Usually, with this sort of rage-inducing thing I end up craving a bit of self-generated silly.

    But, I’ve had some bad news. My grandmother died last night of natural causes. She was one of the big early influences that lead me to my current skeptical outlook on life. Think it’d be appropriate to mention she was quite shocked this one time I mentioned anti-vaxxers. She was around when all those diseases were running free in America.

  3. #3 DBC
    August 24, 2008

    Dead on, yanub. These folks have no understanding of the health issues faced by people in poor countries where many of these diseases are still a fact of life. They think everybody lives long happy lives when they’re not being trod under the iron-shod boots of Teh Evil Pharma, and they’d like very much to bring public health in the West “up” to the standards of poorer countries in Africa or central Asia.

    Think anecdotes better than studies? Fine, whatever. Go spend a few months volunteering with Médecins Sans Frontières and then come tell me how much better off we’d be. I’d actually be interested to hear that anecdote.

  4. #4 Dan
    August 24, 2008

    Orac, both you and PalMD are doing a wonderful job communicating with the public. One of the criticisms I have had in the the past is the public health does not seem to be able to communicate to the public on the level that an average person can understand. I am not including you or PalMD in this list, so do not get critical of me. But somehow, you have to get beyond blogging and get out there or convince your colleagues to do the same. Every time Jenny rears her pretty brainless head, make sure that the medical community screams louder. Of course this is a lot to ask. Again you and PalMD are already doing more then expected. Keep up the good work!

  5. #5 Shay
    August 24, 2008

    I’m not a scientist. Never studied it. Don’t have a degree in it.

    But reading history has taught me that many people find it easier to believe in conspiracies (Pearl Harbor, 9/11, the Kennedy assassinations), than to accept unpalatable truths.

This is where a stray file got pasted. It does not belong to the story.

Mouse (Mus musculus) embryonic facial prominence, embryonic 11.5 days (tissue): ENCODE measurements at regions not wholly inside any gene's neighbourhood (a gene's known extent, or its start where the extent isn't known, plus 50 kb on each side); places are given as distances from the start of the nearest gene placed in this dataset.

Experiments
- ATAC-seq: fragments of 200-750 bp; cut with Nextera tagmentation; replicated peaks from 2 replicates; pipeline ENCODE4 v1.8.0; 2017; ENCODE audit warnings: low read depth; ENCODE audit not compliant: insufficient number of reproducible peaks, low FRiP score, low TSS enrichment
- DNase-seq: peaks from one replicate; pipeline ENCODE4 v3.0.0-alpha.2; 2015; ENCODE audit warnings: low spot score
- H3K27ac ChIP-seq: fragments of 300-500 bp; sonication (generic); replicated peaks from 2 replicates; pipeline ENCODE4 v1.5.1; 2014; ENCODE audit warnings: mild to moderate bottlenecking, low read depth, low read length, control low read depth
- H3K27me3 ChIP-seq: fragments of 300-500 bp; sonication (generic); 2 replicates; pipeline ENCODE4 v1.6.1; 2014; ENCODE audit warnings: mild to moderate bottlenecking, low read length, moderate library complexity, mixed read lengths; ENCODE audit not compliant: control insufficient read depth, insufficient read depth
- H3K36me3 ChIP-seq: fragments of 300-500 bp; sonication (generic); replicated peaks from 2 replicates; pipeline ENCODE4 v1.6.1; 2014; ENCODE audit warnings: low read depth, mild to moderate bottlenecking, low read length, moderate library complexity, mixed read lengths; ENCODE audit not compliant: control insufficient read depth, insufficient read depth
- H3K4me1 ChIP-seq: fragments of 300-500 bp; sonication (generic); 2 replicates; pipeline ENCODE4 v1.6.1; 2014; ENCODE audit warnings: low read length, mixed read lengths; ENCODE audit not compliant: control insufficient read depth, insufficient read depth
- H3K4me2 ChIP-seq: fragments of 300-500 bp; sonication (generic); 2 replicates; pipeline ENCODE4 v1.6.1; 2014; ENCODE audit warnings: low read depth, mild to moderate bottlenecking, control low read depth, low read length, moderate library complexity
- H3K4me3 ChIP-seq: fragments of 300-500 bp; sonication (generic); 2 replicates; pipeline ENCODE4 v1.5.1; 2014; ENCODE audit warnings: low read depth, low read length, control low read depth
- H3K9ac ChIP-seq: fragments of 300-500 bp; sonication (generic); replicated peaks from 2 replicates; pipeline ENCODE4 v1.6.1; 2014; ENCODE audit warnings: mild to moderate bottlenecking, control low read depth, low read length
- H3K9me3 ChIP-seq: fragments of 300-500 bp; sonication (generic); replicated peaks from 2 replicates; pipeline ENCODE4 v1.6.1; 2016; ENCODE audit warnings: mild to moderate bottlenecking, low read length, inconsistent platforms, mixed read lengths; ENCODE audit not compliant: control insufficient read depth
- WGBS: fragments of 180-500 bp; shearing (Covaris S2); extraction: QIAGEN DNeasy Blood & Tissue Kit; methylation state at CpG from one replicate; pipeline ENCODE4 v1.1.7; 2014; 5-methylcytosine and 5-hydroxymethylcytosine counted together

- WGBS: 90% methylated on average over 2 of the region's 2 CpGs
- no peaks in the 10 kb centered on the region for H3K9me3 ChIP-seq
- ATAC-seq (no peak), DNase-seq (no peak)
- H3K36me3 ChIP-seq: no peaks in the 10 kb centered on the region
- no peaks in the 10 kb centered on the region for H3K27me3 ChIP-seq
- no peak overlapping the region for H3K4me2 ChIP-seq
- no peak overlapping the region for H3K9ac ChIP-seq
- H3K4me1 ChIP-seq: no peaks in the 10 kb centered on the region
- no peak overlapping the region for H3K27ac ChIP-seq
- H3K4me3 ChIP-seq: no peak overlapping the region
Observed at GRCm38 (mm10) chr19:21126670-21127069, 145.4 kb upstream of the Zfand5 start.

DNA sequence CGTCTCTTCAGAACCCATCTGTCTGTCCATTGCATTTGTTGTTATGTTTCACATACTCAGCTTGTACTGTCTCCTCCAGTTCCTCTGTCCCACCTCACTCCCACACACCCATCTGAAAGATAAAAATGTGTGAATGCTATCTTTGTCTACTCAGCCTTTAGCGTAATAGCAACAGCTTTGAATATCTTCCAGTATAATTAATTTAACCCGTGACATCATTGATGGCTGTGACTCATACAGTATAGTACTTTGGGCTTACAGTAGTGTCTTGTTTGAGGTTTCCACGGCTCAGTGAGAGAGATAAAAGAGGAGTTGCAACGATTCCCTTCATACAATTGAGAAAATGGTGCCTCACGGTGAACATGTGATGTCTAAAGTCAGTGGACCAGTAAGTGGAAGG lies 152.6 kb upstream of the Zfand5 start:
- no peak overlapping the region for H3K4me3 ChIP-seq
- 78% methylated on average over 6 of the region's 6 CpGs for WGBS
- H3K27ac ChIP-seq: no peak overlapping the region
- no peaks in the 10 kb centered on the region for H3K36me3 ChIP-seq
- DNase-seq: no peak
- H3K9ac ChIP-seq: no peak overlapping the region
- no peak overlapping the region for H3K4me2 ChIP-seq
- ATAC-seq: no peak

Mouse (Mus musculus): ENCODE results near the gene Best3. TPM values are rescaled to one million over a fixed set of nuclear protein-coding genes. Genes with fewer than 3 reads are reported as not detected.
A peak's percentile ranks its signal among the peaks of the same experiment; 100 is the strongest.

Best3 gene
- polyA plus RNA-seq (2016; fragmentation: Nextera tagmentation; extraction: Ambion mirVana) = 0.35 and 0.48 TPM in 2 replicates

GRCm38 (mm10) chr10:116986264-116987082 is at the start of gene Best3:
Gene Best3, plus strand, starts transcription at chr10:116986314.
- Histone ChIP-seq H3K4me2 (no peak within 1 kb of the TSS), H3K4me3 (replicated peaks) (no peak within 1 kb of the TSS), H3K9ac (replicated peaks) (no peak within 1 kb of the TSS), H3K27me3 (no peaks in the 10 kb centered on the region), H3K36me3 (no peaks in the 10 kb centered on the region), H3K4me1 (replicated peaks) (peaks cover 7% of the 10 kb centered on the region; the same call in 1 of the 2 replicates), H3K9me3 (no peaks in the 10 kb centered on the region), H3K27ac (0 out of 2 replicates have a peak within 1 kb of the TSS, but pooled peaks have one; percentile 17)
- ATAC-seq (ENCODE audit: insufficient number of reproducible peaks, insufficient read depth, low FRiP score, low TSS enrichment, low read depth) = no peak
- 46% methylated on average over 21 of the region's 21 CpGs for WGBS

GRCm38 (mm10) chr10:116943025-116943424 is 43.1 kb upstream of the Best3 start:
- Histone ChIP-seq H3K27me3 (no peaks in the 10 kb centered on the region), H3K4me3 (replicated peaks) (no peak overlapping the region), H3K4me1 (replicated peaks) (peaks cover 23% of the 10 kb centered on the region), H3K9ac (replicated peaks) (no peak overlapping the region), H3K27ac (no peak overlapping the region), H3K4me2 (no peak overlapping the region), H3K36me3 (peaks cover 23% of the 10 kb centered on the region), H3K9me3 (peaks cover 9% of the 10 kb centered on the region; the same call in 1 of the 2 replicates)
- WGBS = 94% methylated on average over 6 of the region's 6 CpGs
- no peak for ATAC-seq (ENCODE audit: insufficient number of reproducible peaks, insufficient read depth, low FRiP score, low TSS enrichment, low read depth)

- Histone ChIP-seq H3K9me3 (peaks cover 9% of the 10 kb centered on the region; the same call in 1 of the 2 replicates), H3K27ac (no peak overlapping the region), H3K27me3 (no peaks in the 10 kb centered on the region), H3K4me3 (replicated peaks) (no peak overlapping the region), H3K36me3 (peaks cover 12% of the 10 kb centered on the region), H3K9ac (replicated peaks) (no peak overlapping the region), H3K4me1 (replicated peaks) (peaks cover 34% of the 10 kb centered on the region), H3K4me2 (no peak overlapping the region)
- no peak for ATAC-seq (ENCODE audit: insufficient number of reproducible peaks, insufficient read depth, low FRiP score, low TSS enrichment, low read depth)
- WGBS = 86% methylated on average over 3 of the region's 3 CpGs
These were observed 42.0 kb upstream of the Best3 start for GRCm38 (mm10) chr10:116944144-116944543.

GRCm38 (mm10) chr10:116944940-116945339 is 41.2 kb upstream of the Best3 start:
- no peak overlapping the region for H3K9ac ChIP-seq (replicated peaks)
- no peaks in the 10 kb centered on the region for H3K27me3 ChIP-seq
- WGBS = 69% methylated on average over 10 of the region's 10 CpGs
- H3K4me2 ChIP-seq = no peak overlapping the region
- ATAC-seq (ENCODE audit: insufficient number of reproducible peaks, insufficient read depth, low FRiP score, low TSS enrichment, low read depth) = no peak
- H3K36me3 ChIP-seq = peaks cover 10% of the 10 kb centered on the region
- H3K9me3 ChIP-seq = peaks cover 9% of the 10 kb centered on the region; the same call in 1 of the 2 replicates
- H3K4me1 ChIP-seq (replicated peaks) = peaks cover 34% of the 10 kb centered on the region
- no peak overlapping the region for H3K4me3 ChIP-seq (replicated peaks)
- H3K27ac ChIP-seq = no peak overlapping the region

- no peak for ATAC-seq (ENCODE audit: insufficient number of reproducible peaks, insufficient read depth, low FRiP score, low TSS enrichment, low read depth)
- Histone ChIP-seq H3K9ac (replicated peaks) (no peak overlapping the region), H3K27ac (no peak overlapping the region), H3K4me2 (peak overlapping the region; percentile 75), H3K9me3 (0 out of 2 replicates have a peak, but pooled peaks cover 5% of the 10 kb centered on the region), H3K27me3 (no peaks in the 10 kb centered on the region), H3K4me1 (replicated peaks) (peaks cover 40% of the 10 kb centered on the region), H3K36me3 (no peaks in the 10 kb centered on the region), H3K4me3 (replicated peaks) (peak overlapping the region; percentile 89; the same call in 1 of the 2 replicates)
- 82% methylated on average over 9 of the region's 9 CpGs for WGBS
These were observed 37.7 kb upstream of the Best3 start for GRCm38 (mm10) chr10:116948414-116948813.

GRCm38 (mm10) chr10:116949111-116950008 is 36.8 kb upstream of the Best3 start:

La stupidité, il brûle.

  6. #6 OmegaMom
    August 24, 2008

    I’ve been reading the latest outburst of anti-vax commentary, and it just leaves me with my skin crawling, my mind reeling, and a total inability to speak. All I can do is just gibber and clutch my hair with frustration.

    How can *anyone* look at those figures on the decline in measles right after the vaccine was introduced and not say, “Whoa! Lookit what the vaccine did!” Instead, these people seem to think some weird sudden outbreak of uber-sanitation must have done it. Or that someone cooked the books…All they need to do to refute that one is to go to the library, dig out some old books, and look at the measles rates *there*.

    I really do think that we are the victim of our success: None of these parents have any ideas or memories of what things were like. Those of us born in the early 60s or before do.

  7. #7 sophia8
    August 24, 2008

    All they need to do to refute that one is to go to the library, dig out some old books, and look at the measles rates *there*.
    Or dig into their own family history and note how many children their grandparents and greatgrandparents lost to all these “harmless” childhood infections, in the good old days before vaccination.

  8. #8 DLC
    August 24, 2008

    If I had A Blog I would submit a piece for the skeptics circle.
    I’ve been reading the past threads full of anti-vax nonsense and regretting the experience. The volume of quote-mines, misinformation, obfuscation and downright lies has caused me to replace 2 BS meters. The number of beaten-down straw men alone would empty the supplies of four or five farms.

    Then there’s the one who cites government studies in one reply only to turn around and cynically say that government cannot be trusted.
    The temperature of the burning stupid must have raised the global average an entire degree by now.